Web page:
An employer may deduct an overpayment from an employee’s pay check without written consent, if:
- the overpayment resulted from a mathematical miscalculation, typographical error, clerical error, or misprint in the processing of the employee’s regularly scheduled wages or fringe benefits,
- the miscalculation, error, or misprint was made by the employer, the employee, or a representative of the employer or employee,
- the employer provides the employee with a written explanation of the deduction at least 1 pay period before the wage payment affected by the deduction is made,
- the deduction is not greater than 15% of the gross wages earned in the pay period in which the deduction is made,
- the deduction is made after the employer has made all deductions expressly permitted or required by law or a collective bargaining agreement, and after any employee-authorized deduction, and
- the deduction does not reduce the regularly scheduled gross wages otherwise due the employee to a rate that is less than the greater of either of the state minimum wage rate or the federal minimum rate.
Overpayment of Wages
An employer may deduct an overpayment of wages from an employee’s later wages without the employees consent only if the following requirements are met:
- The deduction must occur within 6 months of the overpayment;
- The overpayment must have resulted from a mathematical miscalculation, typographical error, clerical error, or a misprint;
- The employee must be notified of the the reasons for the deduction at least one (1) pay period before the deduction is made;
- The deduction can not be greater than 15% of the gross wages earned in the pay period in which the deduction is made;
- The deduction is made after all other required and employee-authorized deductions are made; and
- The deduction cannot reduce the employee’s effective wage rate below Michigan’s minimum wage rate.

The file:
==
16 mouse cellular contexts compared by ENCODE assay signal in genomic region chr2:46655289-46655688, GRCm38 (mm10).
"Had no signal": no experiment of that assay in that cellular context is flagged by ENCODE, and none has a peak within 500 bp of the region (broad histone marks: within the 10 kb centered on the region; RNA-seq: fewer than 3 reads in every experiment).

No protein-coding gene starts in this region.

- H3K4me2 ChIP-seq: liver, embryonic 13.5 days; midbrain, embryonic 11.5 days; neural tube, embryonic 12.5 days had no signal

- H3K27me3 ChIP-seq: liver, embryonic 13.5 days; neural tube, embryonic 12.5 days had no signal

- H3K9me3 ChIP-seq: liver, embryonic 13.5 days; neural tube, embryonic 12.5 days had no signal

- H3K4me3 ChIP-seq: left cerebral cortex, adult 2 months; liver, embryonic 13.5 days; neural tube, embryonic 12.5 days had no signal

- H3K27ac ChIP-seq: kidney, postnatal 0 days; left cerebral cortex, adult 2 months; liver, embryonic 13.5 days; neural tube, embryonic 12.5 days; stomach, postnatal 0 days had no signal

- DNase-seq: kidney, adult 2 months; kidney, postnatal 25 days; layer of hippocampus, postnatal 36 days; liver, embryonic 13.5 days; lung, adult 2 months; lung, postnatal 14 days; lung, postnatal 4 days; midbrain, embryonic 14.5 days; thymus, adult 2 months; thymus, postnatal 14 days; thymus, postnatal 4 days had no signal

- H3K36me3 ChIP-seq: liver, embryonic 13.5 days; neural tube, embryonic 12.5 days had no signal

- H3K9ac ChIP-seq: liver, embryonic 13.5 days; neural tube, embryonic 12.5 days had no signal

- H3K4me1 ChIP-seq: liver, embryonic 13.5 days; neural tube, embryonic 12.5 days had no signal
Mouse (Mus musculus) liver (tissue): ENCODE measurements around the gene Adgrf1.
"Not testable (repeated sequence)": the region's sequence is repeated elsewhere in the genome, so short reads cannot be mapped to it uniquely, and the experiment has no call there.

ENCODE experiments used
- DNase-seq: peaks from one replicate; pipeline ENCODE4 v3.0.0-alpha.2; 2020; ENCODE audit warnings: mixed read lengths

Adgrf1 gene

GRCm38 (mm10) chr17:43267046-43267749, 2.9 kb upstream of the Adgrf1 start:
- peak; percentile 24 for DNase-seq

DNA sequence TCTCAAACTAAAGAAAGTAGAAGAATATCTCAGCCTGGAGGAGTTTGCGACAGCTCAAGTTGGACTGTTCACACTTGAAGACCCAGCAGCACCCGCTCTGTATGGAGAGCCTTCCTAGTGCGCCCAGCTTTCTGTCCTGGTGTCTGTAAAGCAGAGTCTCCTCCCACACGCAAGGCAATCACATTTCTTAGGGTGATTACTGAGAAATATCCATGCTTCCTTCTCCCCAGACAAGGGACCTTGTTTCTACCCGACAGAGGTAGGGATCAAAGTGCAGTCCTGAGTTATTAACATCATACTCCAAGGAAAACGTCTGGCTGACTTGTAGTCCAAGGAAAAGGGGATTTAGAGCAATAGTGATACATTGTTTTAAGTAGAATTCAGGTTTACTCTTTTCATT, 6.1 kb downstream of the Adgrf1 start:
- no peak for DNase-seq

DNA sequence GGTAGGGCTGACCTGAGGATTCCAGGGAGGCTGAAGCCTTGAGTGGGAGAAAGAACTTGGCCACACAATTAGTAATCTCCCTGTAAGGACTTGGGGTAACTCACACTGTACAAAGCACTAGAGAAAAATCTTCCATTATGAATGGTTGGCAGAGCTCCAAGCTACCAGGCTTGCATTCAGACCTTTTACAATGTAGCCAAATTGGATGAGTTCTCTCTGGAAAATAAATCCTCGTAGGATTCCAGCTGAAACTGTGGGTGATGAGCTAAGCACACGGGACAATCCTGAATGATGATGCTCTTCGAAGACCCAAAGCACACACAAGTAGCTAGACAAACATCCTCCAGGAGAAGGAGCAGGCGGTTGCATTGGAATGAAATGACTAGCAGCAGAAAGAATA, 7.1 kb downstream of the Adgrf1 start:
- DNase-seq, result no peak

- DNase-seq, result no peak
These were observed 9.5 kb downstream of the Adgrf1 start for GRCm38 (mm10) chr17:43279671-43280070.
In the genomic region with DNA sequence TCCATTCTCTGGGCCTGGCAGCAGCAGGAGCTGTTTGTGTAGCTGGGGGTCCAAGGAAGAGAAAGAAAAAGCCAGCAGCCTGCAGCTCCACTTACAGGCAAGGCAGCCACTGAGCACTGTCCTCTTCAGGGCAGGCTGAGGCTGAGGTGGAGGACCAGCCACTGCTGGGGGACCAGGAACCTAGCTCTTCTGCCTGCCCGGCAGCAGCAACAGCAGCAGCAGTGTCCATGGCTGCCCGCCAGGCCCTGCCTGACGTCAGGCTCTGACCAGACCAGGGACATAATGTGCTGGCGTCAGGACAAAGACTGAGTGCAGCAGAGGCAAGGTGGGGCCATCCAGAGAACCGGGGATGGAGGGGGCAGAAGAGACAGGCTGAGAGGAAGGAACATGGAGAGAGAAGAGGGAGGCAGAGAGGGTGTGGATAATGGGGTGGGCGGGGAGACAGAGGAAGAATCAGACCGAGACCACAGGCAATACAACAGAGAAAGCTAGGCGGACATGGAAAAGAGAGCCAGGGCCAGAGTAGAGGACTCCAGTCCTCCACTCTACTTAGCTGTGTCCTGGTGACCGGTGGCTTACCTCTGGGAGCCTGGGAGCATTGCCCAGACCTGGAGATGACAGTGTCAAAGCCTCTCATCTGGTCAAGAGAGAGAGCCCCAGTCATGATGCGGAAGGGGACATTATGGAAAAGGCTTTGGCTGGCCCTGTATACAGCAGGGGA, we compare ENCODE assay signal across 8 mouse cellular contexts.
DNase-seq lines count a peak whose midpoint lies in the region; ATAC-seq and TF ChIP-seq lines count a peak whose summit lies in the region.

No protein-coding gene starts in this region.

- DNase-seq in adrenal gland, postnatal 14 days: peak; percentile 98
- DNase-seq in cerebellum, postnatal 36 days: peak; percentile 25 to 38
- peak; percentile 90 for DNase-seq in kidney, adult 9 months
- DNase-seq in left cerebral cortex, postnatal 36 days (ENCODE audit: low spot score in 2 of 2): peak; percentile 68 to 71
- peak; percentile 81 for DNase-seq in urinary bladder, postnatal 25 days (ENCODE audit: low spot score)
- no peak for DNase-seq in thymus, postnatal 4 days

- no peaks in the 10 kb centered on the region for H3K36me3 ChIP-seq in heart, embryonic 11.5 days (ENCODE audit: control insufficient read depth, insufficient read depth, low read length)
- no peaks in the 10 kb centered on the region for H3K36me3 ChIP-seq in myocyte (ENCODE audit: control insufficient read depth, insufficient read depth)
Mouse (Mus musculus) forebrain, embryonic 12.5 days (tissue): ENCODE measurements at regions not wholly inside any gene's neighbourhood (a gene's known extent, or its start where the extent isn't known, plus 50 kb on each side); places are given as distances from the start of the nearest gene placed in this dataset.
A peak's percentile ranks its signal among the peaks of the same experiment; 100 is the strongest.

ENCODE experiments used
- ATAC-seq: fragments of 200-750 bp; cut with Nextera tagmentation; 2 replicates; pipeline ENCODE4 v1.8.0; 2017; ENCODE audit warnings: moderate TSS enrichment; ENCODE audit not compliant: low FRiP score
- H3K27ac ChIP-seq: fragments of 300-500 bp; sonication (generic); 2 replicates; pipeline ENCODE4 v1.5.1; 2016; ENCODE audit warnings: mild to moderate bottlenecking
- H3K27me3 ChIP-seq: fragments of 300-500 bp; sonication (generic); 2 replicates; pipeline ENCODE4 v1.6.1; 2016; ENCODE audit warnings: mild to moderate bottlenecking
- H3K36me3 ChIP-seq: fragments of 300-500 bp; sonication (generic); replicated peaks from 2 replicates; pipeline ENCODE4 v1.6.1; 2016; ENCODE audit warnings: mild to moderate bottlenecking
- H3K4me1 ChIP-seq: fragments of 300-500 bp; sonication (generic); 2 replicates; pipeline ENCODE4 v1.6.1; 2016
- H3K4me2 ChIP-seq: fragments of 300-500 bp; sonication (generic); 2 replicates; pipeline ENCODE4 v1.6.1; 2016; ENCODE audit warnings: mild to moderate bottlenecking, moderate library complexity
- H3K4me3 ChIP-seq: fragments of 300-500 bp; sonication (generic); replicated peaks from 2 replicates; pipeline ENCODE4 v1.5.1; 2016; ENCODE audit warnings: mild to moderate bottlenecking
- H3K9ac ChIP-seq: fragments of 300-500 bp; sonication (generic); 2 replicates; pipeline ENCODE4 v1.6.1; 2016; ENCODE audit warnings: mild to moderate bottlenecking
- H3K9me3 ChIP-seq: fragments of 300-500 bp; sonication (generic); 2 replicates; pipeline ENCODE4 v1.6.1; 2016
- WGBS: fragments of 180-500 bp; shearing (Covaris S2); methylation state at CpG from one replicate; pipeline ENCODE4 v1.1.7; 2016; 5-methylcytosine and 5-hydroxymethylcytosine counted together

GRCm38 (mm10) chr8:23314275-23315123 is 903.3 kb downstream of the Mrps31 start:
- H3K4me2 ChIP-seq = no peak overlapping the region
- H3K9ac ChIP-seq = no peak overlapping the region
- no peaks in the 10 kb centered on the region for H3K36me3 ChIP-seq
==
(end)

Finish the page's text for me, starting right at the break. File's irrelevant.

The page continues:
Uniforms, Tools, and Other Equipment Necessary for Employment
There is no law that prohibits an employer from requiring an employee to pay for a uniform, tools, or other necessary times. An employer must obtain an employee’s written consent to deduct the costs from the employee’s wages. Michigan Laws 408:477
Pre-hire Medical, Physical, or Drug Tests
Michigan does not have any laws prohibiting an employer from requiring an applicant or employee to pay the cost of a medical examination or the cost of furnishing any records required by the employer as a condition of employment.
Notice of Wage Reduction
An employer must inform employees of any wage deduction before the wage deduction goes into effect. Michigan Dept. of Employment, Security & Workplace Safety: Wage & Hour Div. FAQ
Statement of Wages (Pay Stub)
An employer must furnish each employee at the time of payment of wages a statement of:
- the hours worked by the employee, unless employed in a bona fide executive, administrative, or professional capacity,
- the gross wages paid,
- identification of the pay period for which payment is being made, and
- a separate itemization of deductions.
Record Keeping Requirements
An employer must maintain, for at least three (3) years, a record for each employee which indicates:
- the employee’s name, address, birth date, occupation or classification in which employed,
- total basic rate of pay,
- total hours worked in each pay period, unless the employee is employed in a bona fide executive, administrative, or professional capacity,
- total wages paid each pay period, and
- a separate itemization of deductions and a listing or itemization of fringe benefits (if an employer has a group of ten (10) or more employees who have identical fringe benefits, one (1) central itemization or listing may be kept for each group, providing the record identifies to which group each employee belongs).
Michigan does not have any laws requiring employers to provide employees, whether at hire or at any other time, of notice of wage rates, dates of pay, employment policies, fringe benefits, or other terms and conditions of employment.